It’s going to be a very busy January. But I don’t mind busy. And this is a new kind of busy for me–all three of these things fall within the realm of self-care. After the fall and winter I’ve had so far, I could use a month or two of what is for me “extreme self-care.” No guilt. :)

What’s in store for you in the new year?

 

 

photo by: Lida Rose

I wrote the post below on August 15 and then forgot to publish it. So here’s a glimpse into my brain a few weeks ago.

Under A Blood Red SkyYesterday was my 36th birthday, and it was pretty terrible all the way up until lunchtime, despite the best attempts by almost everyone around me to make it a good day. Lately, I’ve been feeling tremendous pressure of all kinds–the pressure to make good decisions about my son’s life, since he’s eligible to start pre-K at our local elementary school and to play soccer on a team, for example. The pressure to get all the things done, and on time–grocery shopping so we have dinners, bill paying, the usual errands and chores, and all during the 3 hours I have between getting done work and getting Jax to bed each night. The pressure to be a decent wife, even though I often don’t feel like catering to anyone else’s needs once Jackson’s have been met. The pressure to do my job–and do it well well–during some intense time constraints and while adhering to deadlines. And so much more.

It feels like it never ends.

And then birthdays, well they add a certain pressure, too, don’t you think? There’s external pressure, with all the “What are you doing to celebrate?” and balloons and gifts and attention. Then there is the internal pressure. For me, this manifests as an intense need to spend my “last day” at age [whatever] in a unique or fun way. I typically try to pamper myself on the day before my birthday because I feel compelled to end that year on a high note and usher in the new year in a certain way–typically with a day of reflection, with a little self-care (eg, good food, a bubble bath, some reading) thrown in. Kind of like that old belief about how you ring in the New Year is how you’ll be spending your year.

This year, all attempts to profoundly and peacefully end my 36th year and kick off my 37th year seemed to backfire.

My primary goal for this week was to spend the day before my birthday coming up with a list of goals for the new year. Given my insomnia and other yuckiness from the day, I barely held it together and did not accomplish this task I thought would be fun. Correction: I didn’t hold it together at all. I cried all morning. Even in front of my boss and other co-workers. I was a sad, sorry mess–on my birthday. Which felt like failure. It also felt like the opposite of what everyone wanted me to be. I told myself I was failing to make 36 look graceful and beautiful. The judgments in my own head were loud and hard to stifle.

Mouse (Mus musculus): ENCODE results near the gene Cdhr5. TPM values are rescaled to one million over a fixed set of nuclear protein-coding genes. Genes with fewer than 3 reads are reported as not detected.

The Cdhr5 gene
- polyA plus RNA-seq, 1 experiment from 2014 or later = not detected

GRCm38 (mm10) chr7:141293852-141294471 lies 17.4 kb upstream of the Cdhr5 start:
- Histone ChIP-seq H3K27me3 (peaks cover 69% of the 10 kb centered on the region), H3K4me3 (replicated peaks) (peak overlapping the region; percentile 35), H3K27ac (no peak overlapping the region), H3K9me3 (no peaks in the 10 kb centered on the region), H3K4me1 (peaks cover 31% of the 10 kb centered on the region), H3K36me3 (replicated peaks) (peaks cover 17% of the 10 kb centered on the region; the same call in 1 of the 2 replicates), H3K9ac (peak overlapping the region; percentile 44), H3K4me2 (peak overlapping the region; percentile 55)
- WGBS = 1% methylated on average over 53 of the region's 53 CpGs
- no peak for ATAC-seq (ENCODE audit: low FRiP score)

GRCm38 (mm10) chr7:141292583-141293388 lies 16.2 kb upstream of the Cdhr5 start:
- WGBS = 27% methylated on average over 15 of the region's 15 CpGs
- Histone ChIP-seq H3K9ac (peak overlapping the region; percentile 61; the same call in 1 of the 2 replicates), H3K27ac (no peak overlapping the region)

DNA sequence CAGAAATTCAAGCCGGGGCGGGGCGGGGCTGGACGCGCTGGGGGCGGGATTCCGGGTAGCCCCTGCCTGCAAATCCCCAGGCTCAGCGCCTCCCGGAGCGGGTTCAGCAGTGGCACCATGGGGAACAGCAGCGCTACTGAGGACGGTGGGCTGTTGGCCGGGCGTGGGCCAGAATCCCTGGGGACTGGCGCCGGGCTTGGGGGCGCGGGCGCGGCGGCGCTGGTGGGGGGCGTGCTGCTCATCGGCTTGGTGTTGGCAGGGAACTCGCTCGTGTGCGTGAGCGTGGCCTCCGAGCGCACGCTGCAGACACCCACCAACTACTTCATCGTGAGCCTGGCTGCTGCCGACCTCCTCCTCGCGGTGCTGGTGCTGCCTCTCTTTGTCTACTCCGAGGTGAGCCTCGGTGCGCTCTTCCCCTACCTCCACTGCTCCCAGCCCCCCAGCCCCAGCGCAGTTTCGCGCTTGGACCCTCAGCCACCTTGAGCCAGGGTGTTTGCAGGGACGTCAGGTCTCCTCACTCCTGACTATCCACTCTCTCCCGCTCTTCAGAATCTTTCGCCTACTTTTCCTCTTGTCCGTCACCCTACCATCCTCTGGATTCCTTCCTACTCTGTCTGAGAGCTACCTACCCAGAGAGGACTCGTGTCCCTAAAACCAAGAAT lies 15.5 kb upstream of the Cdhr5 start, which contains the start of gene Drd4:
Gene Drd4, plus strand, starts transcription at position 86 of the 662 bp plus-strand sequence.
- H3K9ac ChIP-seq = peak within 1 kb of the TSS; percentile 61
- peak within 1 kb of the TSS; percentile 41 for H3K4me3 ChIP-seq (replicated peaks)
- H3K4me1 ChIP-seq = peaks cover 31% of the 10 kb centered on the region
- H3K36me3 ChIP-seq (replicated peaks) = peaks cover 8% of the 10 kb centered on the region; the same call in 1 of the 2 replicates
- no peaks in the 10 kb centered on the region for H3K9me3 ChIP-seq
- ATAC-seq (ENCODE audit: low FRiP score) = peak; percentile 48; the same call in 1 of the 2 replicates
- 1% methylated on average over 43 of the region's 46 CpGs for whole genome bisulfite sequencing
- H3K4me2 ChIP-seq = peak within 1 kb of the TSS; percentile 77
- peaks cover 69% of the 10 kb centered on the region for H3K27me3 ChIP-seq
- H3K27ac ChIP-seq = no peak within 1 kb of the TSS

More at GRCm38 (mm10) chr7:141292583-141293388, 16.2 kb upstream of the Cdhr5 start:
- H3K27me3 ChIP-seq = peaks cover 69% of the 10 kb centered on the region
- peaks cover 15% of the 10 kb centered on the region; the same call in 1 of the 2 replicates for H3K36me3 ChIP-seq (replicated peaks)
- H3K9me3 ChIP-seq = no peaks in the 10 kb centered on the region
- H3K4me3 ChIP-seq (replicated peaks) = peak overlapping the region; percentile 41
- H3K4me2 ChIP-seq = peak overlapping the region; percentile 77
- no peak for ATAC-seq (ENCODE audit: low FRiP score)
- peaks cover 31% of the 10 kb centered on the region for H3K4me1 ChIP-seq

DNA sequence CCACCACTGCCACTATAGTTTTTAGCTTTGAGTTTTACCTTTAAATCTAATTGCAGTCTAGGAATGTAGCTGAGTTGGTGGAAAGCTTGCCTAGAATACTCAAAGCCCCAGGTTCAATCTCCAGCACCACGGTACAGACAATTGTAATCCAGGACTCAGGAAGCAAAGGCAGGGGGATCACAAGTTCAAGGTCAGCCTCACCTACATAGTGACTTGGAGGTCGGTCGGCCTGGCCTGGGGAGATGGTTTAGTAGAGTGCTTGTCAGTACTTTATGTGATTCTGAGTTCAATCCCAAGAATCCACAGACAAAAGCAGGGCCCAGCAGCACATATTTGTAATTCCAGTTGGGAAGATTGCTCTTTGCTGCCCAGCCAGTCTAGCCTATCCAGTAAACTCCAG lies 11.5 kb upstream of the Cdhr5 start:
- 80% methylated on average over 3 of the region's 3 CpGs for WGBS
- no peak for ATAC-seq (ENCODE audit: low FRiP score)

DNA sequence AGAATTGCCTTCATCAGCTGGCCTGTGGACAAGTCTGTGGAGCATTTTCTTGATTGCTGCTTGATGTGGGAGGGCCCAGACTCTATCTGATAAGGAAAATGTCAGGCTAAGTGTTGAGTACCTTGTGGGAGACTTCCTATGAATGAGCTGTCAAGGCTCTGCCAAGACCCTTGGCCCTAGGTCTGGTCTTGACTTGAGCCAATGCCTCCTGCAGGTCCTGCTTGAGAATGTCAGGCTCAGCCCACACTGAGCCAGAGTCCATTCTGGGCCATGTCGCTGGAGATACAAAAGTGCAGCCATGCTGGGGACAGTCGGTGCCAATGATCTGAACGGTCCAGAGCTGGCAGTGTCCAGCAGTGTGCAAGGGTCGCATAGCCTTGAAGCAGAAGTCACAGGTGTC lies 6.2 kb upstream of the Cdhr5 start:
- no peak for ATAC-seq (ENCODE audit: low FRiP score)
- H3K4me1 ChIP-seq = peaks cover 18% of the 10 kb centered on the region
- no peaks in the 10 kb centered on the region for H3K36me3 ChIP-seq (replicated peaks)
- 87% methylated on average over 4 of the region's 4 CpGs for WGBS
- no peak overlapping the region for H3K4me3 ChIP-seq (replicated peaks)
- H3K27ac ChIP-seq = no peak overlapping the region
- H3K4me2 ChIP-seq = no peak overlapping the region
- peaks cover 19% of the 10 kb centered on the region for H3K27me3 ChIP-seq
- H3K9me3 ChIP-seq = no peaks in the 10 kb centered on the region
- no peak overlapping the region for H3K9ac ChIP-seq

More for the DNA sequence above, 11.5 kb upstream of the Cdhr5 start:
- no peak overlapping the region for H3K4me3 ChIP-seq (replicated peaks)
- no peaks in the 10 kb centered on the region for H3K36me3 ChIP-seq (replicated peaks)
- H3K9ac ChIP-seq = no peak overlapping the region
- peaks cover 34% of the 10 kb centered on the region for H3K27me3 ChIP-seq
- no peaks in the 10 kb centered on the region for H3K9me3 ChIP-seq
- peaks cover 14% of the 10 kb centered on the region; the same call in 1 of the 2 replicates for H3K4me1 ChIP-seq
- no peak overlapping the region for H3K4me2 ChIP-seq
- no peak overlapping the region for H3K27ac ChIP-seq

No list was made. But I’ve got it started in my head. And that’s what matters more than the date on which it gets written down.

I hope this year is more peaceful than some of the previous years. I wish for a break from (my perception of?) so much pressure on me. Whether it exists or not, the feeling is there.

September will usher in so many changes and goals. I’m feeling a little nervous about it all, which is to be expected I’m told. September also brings with it the beginning of autumn, which in my mind is simply the precursor to the dreaded winter. Once Christmas is over, I find myself fighting the funk–missing the warm, sun-filled days so much that I feel like I’m suffocating sometimes. It’s important for me to write down that list of goals for the upcoming year now, to put into writing my intentions for the cold season ahead.

What do you hope to see and do before 2013 is over?

 

photo by: Ian Sane

I’m trying something new today, and I’m afraid. I lugged my SAD lamp (some call it a light therapy box) to work with me this morning, but I have yet to turn it on.

Here on the East Coast, it has been the rainiest summer we’ve had in many years, and it’s taking its toll on me. Who’d have thought one could suffer from seasonal affective disorder in the middle of the summer! Yet I find myself on edge often lately, snapping more easily, a little more negative than I’d like to be. All because I went from spending extraordinary amounts of time outdoors to practically no time at all in the sunshine the past few weeks. So this is what it has come to–forcing myself to find the time to turn the SAD lamp on, no excuses.

The most logical place to use it is at my desk at work. It’s the only time I sit still long enough to be affected by the lamp–the recommended exposure and what has worked for me is 30 minutes daily, although 15 minutes daily is OK after a few days at the longer exposure. Since I’m in a chair for 7.5 hours per day, it seems like a good idea, right? I can get some proofreading done while I “SADbathe.”

So why am I sitting here staring at the thing while it is turned off?

SAD lamp

Flip the switch, James!

I brought it in, cleaned out my desk drawer to provide a safe home for it when I’m not in the office, made a space for it on my desk, and plugged it in. I just can’t bring myself to turn it on. I’m self-conscious, embarrassed that I need a SAD lamp at all. I don’t want any attention (about it) directed my way, especially not by my peers in the office.

It’s unlike me to shy away from an opportunity to talk candidly about anxiety to anyone who asks–and, specifically, about the treatments for anxiety that work for me! And I know better than to put off self-care when I need it.

In a true walk-the-walk test, I guess I’d better flip the switch and get basking.